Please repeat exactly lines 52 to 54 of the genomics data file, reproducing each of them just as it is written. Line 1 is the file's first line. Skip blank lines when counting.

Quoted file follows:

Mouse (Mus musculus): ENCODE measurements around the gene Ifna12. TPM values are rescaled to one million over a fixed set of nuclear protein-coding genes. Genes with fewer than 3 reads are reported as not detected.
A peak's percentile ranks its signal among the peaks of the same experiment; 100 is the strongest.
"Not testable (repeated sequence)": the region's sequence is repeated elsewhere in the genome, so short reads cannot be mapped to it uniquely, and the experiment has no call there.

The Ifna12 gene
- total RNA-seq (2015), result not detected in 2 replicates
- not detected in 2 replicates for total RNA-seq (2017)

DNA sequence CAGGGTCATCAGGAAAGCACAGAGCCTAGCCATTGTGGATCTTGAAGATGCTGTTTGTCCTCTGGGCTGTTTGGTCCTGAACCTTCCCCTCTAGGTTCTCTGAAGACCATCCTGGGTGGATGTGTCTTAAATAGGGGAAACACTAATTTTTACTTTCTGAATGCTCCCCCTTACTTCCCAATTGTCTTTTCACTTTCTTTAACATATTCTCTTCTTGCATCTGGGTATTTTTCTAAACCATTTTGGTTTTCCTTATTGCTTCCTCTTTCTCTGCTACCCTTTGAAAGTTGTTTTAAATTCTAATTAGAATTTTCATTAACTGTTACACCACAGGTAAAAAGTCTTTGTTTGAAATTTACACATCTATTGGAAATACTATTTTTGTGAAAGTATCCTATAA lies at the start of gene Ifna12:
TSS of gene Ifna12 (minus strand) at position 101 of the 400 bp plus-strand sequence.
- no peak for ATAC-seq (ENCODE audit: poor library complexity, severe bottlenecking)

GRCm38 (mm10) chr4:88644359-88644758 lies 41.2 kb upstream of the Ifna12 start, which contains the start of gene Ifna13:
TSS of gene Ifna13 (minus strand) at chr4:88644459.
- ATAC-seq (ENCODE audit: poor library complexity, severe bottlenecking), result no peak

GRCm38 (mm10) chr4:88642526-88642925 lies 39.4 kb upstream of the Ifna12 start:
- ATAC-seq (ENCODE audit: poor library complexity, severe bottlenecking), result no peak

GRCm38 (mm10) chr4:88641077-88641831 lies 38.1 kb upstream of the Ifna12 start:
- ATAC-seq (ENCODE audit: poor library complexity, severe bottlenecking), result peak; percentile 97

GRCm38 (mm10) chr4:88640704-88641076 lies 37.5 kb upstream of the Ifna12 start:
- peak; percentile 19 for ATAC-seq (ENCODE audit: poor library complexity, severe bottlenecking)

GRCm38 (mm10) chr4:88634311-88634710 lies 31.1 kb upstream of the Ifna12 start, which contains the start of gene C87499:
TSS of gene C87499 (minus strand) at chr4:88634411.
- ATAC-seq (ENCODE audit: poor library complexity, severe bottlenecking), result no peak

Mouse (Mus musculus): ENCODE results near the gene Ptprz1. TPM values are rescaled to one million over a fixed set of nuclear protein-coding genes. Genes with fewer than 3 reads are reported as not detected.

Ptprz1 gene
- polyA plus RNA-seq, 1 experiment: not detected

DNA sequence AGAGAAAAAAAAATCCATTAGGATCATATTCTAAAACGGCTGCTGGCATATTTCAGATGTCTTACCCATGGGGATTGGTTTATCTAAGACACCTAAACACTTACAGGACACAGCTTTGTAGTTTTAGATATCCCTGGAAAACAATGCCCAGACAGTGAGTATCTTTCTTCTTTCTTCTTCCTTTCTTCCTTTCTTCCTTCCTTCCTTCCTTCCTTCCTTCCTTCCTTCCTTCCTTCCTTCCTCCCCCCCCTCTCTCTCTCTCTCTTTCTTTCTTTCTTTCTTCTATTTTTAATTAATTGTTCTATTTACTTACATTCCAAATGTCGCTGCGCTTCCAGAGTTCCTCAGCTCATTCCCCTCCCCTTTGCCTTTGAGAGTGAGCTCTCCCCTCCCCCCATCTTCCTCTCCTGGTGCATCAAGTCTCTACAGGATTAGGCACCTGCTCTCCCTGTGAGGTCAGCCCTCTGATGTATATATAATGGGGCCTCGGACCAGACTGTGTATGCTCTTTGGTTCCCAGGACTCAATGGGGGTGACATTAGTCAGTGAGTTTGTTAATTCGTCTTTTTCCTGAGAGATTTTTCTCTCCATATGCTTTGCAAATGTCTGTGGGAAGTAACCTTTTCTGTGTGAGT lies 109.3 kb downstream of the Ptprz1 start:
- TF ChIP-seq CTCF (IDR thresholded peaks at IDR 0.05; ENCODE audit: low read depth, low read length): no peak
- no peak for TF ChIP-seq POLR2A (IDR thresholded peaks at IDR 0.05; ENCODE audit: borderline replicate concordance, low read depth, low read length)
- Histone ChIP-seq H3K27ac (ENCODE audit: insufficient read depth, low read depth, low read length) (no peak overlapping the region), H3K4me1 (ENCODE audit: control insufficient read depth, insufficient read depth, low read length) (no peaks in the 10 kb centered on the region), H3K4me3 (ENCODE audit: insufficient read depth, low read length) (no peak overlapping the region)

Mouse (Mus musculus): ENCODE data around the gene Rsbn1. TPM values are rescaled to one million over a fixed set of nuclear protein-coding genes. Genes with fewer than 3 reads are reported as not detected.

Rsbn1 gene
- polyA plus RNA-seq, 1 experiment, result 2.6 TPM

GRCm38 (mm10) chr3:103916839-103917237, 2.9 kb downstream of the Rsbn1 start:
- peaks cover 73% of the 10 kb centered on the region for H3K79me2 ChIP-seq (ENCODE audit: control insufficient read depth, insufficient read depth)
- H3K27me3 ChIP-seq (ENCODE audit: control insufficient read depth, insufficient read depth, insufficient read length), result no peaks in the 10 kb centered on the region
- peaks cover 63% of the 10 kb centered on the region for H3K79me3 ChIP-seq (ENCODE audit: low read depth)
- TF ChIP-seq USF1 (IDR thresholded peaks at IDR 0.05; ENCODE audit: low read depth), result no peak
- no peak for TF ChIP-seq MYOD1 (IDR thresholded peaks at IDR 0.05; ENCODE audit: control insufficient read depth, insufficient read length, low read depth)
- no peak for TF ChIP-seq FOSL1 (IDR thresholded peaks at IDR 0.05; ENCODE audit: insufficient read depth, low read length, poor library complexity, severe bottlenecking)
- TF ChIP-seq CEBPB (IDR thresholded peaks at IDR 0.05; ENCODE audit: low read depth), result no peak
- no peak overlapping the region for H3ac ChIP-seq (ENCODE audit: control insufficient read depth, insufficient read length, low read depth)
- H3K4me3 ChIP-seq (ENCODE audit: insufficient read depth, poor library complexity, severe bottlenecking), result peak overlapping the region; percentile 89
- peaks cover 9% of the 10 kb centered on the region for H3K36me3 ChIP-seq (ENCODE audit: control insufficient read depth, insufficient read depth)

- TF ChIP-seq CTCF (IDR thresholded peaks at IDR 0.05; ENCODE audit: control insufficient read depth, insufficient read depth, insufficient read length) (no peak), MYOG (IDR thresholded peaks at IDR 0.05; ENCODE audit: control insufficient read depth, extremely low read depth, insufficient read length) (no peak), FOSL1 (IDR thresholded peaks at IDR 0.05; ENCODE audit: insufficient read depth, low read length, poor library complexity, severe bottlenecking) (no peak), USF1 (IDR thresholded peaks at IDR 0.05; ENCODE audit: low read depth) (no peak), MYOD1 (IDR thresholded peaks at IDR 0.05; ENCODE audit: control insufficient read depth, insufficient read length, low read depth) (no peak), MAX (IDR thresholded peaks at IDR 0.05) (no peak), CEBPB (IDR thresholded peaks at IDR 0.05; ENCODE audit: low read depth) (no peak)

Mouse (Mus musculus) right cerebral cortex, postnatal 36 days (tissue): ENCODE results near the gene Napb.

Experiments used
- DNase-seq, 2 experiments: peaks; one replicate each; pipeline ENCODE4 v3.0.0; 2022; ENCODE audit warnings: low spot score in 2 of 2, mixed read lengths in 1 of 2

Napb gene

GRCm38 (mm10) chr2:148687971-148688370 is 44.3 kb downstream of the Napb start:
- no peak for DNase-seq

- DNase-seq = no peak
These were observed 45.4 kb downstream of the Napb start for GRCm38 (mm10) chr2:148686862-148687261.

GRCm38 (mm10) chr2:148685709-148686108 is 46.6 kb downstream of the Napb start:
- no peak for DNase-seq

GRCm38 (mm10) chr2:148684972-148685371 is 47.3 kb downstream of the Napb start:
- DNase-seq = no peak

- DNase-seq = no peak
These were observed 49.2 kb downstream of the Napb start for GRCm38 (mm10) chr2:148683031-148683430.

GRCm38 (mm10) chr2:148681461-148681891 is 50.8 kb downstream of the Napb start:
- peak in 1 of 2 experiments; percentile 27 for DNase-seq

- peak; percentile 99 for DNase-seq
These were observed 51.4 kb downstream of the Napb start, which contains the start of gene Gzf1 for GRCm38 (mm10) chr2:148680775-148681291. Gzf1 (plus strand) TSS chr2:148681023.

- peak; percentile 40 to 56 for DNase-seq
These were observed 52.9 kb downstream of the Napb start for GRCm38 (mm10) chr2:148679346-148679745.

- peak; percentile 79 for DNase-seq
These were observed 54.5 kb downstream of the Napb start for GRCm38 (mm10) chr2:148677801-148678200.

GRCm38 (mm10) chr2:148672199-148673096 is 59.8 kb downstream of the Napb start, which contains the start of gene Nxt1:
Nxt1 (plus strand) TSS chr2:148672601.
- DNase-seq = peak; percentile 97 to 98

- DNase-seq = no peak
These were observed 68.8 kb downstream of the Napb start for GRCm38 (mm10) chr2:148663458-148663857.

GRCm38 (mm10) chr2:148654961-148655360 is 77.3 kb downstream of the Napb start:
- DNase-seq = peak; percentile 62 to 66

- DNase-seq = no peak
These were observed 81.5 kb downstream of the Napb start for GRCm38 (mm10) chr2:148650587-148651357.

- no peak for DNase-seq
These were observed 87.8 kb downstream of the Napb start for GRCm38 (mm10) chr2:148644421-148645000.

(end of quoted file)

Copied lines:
GRCm38 (mm10) chr2:148685709-148686108 is 46.6 kb downstream of the Napb start:
- no peak for DNase-seq

GRCm38 (mm10) chr2:148684972-148685371 is 47.3 kb downstream of the Napb start: